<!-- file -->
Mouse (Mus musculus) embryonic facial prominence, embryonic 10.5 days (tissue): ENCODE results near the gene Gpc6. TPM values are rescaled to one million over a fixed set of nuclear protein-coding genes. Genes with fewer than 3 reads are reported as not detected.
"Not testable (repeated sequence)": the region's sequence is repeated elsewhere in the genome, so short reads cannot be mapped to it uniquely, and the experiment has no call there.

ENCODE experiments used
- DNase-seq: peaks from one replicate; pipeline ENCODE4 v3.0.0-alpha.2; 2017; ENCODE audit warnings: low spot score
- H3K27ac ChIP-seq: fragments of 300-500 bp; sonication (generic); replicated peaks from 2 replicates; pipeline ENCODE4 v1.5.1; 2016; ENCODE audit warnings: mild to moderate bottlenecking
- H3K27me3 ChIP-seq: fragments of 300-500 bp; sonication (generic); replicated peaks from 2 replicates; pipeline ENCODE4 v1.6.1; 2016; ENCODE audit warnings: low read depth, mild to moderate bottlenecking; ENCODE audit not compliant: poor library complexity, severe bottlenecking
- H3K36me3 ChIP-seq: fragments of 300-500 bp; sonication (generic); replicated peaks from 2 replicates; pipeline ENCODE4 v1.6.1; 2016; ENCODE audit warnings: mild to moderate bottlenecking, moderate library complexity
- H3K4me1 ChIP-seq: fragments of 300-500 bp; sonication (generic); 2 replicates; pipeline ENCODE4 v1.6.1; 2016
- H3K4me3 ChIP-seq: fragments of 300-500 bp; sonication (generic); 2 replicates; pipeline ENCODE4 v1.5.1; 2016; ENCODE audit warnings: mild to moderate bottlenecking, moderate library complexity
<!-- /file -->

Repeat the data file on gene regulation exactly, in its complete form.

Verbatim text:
Mouse (Mus musculus) embryonic facial prominence, embryonic 10.5 days (tissue): ENCODE results near the gene Gpc6. TPM values are rescaled to one million over a fixed set of nuclear protein-coding genes. Genes with fewer than 3 reads are reported as not detected.
"Not testable (repeated sequence)": the region's sequence is repeated elsewhere in the genome, so short reads cannot be mapped to it uniquely, and the experiment has no call there.

ENCODE experiments used
- DNase-seq: peaks from one replicate; pipeline ENCODE4 v3.0.0-alpha.2; 2017; ENCODE audit warnings: low spot score
- H3K27ac ChIP-seq: fragments of 300-500 bp; sonication (generic); replicated peaks from 2 replicates; pipeline ENCODE4 v1.5.1; 2016; ENCODE audit warnings: mild to moderate bottlenecking
- H3K27me3 ChIP-seq: fragments of 300-500 bp; sonication (generic); replicated peaks from 2 replicates; pipeline ENCODE4 v1.6.1; 2016; ENCODE audit warnings: low read depth, mild to moderate bottlenecking; ENCODE audit not compliant: poor library complexity, severe bottlenecking
- H3K36me3 ChIP-seq: fragments of 300-500 bp; sonication (generic); replicated peaks from 2 replicates; pipeline ENCODE4 v1.6.1; 2016; ENCODE audit warnings: mild to moderate bottlenecking, moderate library complexity
- H3K4me1 ChIP-seq: fragments of 300-500 bp; sonication (generic); 2 replicates; pipeline ENCODE4 v1.6.1; 2016
- H3K4me3 ChIP-seq: fragments of 300-500 bp; sonication (generic); 2 replicates; pipeline ENCODE4 v1.5.1; 2016; ENCODE audit warnings: mild to moderate bottlenecking, moderate library complexity